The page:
Today, too, my inclination toward cynicism drives forth on an abundance of fuel. On the world stage, crematoria are still churning out smoke in Syria, and hundreds of thousands there have been slaughtered at the hands of the butcher of Damascus, Bashar al-Assad. Iranian mullahs continue to call for the wholesale slaughter and destruction of my people. In Lebanon and Gaza, hundreds of thousands of rockets remain dug into position, poised to strike innocent Israeli families.

And on a domestic level, too, brokenness is everywhere. Families across America are failing; divorce is at an all time high. My fellow Americans feel increasingly fractured at their source, with millions now turning to opioids and other drugs in the hope that something might just serve to numb the pain. How can I, in this misery, still cling to hope?

And that’s when I remember the Rebbe.

When I was a boy, the Rebbe responded to a letter that I had written expressing the deep pain I had felt since my parents’ divorce. I gave him that letter in a private audience. The Rebbe blessed me. And rather than wallow in my own darkness, he demanded that I become a light to my family, my school, my people and the entire world instead. In his words, however, I found not just a blessing, but a mission — one defined by action over mulling, and confidence over despair.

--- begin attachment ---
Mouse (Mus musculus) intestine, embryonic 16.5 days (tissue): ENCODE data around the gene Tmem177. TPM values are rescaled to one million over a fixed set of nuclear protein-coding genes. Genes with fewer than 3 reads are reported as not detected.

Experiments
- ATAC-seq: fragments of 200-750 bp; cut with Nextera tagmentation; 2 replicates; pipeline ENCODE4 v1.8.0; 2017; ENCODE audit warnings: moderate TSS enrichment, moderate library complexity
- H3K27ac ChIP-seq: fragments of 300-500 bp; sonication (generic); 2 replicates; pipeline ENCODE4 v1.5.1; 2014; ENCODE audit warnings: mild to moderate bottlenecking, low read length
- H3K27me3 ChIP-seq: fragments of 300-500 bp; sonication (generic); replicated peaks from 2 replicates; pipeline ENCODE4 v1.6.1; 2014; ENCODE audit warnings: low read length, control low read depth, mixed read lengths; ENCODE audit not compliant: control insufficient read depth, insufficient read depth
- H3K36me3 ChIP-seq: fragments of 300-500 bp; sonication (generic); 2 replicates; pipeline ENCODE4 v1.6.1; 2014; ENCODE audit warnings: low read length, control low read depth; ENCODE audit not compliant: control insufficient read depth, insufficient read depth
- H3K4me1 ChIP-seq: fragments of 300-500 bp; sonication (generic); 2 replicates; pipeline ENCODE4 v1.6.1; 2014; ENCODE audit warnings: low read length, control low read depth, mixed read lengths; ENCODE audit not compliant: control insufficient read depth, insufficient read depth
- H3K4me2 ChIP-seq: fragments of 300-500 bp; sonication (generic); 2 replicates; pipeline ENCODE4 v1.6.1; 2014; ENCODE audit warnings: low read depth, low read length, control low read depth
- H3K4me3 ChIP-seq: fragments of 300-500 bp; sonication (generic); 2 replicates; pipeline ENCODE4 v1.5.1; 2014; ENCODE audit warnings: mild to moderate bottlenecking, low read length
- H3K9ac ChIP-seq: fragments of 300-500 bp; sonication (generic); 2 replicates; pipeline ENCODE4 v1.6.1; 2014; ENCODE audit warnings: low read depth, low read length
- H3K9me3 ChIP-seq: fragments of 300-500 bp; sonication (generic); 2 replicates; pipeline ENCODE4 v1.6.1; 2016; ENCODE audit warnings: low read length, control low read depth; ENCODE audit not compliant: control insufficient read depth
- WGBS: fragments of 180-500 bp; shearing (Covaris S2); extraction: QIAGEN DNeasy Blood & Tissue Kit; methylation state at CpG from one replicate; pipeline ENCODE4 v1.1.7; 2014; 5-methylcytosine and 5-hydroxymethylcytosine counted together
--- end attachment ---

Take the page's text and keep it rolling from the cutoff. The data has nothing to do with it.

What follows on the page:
And so, as I walk among the remains of the Nazi regime and the death camps that it built in its mad program of murder, I refuse to lose sight of my mission and its foremost objective: to act in whatever way I can to bring light into this jaded world.

It’s not a mission that I alone can complete. Nor do I believe that it’s a goal  mankind can achieve as a whole. But God can. And as the Jewish sages instructed us, “It is not incumbent upon you to finish the work, but neither are you free to exempt yourself entirely.”

We need only to do what we can. God will do all the rest.

This year, let us all re-commit to the hope and action that defined the Rebbe’s legacy. Let us not be beaten down by the enormity of this task, but march forth astutely, with confidence in our power as people to inch toward a perfect world.

With people, families and entire nations so deeply mired in turmoil, there is simply no Plan B.

Rabbi Shmuley Boteach, “America’s Rabbi,” whom The Washington Post calls “the most famous Rabbi in America,” is the international bestselling author of 30 books including his most recent “The Israel Warrior.” Follow him on Twitter @RabbiShmuley.